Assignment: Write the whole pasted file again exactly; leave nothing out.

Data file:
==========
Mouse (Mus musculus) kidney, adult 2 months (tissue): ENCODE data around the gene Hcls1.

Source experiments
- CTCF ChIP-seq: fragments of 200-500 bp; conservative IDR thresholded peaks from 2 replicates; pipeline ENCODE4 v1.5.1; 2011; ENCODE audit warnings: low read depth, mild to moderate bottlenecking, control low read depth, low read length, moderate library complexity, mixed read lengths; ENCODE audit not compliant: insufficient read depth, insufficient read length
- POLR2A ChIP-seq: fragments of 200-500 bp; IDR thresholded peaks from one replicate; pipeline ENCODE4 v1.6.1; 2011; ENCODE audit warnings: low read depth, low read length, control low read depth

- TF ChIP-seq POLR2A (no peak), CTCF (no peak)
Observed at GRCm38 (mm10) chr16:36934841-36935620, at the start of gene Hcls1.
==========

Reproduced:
Mouse (Mus musculus) kidney, adult 2 months (tissue): ENCODE data around the gene Hcls1.

Source experiments
- CTCF ChIP-seq: fragments of 200-500 bp; conservative IDR thresholded peaks from 2 replicates; pipeline ENCODE4 v1.5.1; 2011; ENCODE audit warnings: low read depth, mild to moderate bottlenecking, control low read depth, low read length, moderate library complexity, mixed read lengths; ENCODE audit not compliant: insufficient read depth, insufficient read length
- POLR2A ChIP-seq: fragments of 200-500 bp; IDR thresholded peaks from one replicate; pipeline ENCODE4 v1.6.1; 2011; ENCODE audit warnings: low read depth, low read length, control low read depth

- TF ChIP-seq POLR2A (no peak), CTCF (no peak)
Observed at GRCm38 (mm10) chr16:36934841-36935620, at the start of gene Hcls1.